Immunizations aren’t just for children. Pre-teens, teenagers and adults also need immunizations to keep protected from infection. The vaccine preventable diseases haven’t left us. They are still out there waiting for a host. Watching and waiting and ready to pounce on a vulnerable person who hasn’t been vaccinated against the disease they carry. This unvaccinated, unsuspecting person can get infected and pass it on to others. Planes are circling the globe constantly and this makes it even scarier with the ease of how a disease could travel and spread in a 24-hour period. Where is my scared, wide-eyed, unsmiling emogi when I need it? I definitely could use it now.
We talk about diet and exercise to keep ourselves healthy, but you can also add immunizations to that list. Whether it’s a yearly flu shot for every age group, or a vaccine recommended if certain risk factors or health conditions are present, it’s important that we protect ourselves and the ones we love. For some at-risk people, this could actually mean the difference between life and death.
Vaccinations are available at your primary care office, pharmacy, health department and many other locations. Currently vaccinations are covered by health insurance, whether it’s a private carrier, Health Insurance Marketplace, Medicare, Medicaid or military plan. Hopefully that never changes.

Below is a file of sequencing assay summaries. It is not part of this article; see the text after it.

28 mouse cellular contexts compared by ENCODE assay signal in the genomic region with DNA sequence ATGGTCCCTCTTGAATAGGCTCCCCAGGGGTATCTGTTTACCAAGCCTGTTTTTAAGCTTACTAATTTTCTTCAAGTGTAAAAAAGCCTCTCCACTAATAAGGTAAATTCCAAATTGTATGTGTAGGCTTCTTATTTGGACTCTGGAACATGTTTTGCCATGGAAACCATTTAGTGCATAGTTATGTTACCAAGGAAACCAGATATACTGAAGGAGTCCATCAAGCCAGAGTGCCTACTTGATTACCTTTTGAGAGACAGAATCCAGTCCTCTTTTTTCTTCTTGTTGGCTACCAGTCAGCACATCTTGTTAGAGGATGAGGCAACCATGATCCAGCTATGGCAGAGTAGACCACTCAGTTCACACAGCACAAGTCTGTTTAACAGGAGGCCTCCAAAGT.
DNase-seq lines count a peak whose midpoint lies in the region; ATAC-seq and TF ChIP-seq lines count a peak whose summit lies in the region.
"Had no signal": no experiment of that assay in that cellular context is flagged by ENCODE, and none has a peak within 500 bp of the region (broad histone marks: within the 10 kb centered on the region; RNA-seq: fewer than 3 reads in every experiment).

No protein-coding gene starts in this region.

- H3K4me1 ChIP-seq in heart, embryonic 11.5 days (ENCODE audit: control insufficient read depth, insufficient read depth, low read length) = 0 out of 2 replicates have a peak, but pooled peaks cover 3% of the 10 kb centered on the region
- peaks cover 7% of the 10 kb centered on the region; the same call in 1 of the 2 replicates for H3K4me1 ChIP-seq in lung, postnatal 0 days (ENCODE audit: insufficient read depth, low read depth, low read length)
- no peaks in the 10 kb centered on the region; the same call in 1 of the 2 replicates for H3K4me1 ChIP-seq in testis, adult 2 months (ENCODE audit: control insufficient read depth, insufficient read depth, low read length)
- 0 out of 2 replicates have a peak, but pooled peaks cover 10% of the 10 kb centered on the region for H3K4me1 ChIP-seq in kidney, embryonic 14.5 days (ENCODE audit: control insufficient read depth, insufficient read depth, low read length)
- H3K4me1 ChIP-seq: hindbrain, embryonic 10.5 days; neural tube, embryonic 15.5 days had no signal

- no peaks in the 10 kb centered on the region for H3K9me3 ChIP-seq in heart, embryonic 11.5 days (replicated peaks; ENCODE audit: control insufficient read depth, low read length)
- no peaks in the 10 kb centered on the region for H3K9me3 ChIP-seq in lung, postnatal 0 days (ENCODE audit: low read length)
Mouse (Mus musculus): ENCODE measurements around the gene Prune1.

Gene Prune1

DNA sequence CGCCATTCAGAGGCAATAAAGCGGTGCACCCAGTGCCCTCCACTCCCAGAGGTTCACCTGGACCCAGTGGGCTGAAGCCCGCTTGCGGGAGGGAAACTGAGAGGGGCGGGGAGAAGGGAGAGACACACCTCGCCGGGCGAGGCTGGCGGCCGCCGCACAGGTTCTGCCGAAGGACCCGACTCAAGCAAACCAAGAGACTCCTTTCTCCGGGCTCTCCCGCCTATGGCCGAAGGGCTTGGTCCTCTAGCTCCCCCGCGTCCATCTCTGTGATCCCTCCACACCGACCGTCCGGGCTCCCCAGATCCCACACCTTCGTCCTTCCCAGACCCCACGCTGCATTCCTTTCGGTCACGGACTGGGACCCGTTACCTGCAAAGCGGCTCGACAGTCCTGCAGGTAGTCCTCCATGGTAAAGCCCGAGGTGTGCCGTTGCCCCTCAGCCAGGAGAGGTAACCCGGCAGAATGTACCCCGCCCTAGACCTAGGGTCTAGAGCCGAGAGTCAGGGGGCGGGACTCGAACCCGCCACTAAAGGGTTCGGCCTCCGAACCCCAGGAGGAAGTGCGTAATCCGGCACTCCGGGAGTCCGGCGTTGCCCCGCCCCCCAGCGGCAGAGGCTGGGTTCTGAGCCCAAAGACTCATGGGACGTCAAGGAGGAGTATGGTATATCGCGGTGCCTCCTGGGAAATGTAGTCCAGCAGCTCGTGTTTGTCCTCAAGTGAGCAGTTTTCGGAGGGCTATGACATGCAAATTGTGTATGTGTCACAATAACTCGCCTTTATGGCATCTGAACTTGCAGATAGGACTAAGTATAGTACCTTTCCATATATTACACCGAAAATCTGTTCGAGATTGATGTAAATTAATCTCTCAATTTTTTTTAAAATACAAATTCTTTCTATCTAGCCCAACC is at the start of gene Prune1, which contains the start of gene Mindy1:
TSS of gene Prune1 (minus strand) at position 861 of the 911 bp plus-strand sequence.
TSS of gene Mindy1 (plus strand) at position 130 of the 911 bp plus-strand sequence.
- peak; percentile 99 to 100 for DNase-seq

Data shows that vaccines are held to the strongest standard of safety. Vaccine information statements are required to be given at each vaccination with benefits, risks and potential side effects listed. This information is available in other languages if needed. Be an informed consumer and read up on what you’re getting and get any questions answered.
The CDC website has everything you need to learn about vaccines. There is a recommended, printable schedule for all ages that is grouped into the 3 categories below:
- Infants and Children (birth through 6 years old)
- Preteens and Teens (7 – 18 years old)
- Adults (19 years and older)
Let Immunization Awareness Month be the reminder to talk to your health care provider for any questions about recommended vaccines for yourself and your children. Why take the chance of getting something when there is a vaccine against it? Get those vaccinations as soon as possible. Your co-workers and family members - children, grandchildren, parents - will be happy you did.